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WASHINGTON-The Labor Department is recognizing that paper isn't the only way for employers to give employees information about their benefit plans.
Tucked into the health care portability regulations is a Labor Department proposal that gives employers the green light, effective June 1, to use electronic communication systems, such as internal e-mail, to distribute to employees summary plan descriptions and modifications to the SPDs.
Under the Employee Retirement Income Security Act, SPDs, which describe an employer's benefit plans, must be distributed to employees within 90 days of their joining a plan or within 120 days of an employer starting a plan.
Employees also must receive a summary of material modifications made to a plan within 210 days after the end of the plan year in which the change or changes occur. Updated SPDs must be provided every five years, and new SPDs have to be issued every 10 years.
While many employers dislike preparing and distributing SPDs, believing relatively few employees read them, the Labor Department is at least making the burden a little lighter.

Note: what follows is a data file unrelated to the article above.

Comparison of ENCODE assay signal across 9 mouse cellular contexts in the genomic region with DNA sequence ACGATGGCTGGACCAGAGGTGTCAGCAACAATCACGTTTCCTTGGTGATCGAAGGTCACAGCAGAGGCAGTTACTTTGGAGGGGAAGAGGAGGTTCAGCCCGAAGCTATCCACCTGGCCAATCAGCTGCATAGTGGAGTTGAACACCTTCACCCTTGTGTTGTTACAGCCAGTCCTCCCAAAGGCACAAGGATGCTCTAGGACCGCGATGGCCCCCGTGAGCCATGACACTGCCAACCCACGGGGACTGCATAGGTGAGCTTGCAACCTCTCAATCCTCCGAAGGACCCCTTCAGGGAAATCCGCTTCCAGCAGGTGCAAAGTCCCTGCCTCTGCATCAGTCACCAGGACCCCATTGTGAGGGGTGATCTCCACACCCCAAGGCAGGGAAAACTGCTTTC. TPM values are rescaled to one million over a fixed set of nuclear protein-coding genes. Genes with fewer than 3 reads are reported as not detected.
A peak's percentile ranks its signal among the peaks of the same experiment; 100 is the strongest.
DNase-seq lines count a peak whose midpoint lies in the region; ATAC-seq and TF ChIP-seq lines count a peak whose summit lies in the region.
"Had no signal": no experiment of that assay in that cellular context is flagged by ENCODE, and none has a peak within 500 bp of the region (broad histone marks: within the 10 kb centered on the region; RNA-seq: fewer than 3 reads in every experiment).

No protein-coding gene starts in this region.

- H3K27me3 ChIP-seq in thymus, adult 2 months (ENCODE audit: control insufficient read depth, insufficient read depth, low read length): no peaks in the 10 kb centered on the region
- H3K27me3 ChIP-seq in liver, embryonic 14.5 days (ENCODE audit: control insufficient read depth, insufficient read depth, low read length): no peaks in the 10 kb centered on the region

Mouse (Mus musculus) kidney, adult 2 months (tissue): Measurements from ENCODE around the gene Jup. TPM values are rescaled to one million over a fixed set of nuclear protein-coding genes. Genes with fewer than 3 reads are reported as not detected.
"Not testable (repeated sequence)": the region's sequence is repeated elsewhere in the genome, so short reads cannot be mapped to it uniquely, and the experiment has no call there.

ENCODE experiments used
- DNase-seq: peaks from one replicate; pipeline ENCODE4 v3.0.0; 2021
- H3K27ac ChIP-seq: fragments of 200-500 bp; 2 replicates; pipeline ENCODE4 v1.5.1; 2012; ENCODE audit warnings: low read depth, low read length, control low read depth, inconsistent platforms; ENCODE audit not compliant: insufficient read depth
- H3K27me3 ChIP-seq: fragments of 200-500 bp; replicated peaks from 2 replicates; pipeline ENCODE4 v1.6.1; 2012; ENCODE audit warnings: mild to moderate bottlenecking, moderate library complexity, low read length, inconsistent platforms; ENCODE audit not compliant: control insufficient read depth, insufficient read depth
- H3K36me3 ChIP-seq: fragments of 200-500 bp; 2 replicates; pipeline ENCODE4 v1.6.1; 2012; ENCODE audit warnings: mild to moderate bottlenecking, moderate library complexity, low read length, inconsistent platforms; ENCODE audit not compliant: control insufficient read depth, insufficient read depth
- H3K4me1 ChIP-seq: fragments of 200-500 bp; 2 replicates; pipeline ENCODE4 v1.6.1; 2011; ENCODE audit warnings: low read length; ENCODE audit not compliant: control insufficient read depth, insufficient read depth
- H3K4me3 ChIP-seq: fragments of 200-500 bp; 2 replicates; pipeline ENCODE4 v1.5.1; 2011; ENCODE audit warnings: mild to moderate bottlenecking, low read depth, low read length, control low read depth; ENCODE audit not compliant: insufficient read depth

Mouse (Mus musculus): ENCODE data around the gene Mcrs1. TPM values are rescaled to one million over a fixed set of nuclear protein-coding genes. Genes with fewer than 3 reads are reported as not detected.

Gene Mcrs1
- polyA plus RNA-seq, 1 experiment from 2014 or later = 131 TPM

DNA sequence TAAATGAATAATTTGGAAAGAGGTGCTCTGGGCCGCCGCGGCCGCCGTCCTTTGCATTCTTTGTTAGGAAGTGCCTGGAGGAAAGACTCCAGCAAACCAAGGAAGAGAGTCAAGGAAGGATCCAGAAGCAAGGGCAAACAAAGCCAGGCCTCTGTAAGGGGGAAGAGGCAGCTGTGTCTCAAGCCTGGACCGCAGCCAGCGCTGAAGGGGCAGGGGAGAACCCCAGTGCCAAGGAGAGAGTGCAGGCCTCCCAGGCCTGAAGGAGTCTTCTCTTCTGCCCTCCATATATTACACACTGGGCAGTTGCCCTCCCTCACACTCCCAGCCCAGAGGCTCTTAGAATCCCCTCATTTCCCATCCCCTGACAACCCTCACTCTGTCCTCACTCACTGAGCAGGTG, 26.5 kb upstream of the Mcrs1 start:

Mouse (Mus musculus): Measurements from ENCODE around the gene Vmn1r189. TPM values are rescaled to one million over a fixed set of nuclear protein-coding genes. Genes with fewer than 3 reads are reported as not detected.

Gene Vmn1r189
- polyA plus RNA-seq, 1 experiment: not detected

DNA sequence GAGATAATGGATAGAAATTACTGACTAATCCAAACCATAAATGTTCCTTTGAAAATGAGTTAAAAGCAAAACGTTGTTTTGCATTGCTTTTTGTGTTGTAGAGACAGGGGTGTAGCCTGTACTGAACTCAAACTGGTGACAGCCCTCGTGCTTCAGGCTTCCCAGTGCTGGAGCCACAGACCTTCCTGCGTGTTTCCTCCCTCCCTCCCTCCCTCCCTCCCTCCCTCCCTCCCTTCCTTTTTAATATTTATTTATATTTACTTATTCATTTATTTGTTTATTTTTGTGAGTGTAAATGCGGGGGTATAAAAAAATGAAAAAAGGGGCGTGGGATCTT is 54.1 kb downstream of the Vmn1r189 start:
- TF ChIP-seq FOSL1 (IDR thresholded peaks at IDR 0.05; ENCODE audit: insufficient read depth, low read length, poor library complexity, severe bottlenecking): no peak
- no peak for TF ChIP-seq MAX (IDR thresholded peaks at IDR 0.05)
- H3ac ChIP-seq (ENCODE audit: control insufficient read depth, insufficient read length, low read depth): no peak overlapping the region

Under the interim regulations, health care plan SPDs and modifications can be delivered to employees electronically.
But the Labor Department does attach conditions for using electronic delivery systems. Employers or plan administrators must ensure that employees receive the information. That could be accomplished through the use of a return-receipt feature common in many corporate e-mail systems or surveys of participants by the plan administrator, the Labor Department says.
Employers also must give employees the right to obtain SPDs and updated information in paper form at no charge upon request.
Currently, the Labor Department electronic delivery proposal applies only to health care SPDs. But the department is asking for public comment on whether electronic delivery systems should be extended to other employee benefit plans and disclosures, such as summary annual reports and individual benefit statements.
Benefit consultants welcome the Labor Department's embrace-albeit a limited one-of new technology to communicate benefit plan information to employees.
"The Labor Department is setting the stage for a new era in benefit plan communication. Electronic delivery systems are a much faster and more environmentally friendly system of proving information to employees," said Henry Saveth, a principal with A. Foster Higgins & Co. Inc. in New York.
While the Labor Department proposal is limited just to health care SPDs, experts say it may be only a matter of time before the department broadens its proposal.
"This is important because the SPD is the heart and soul of disclosure. If the department is permitting the use of electronic delivery systems for SPDs, it follows that one day it will allow these systems to be used" to communicate other types of benefit plan information, Mr. Saveth added.
By Jerry Geisel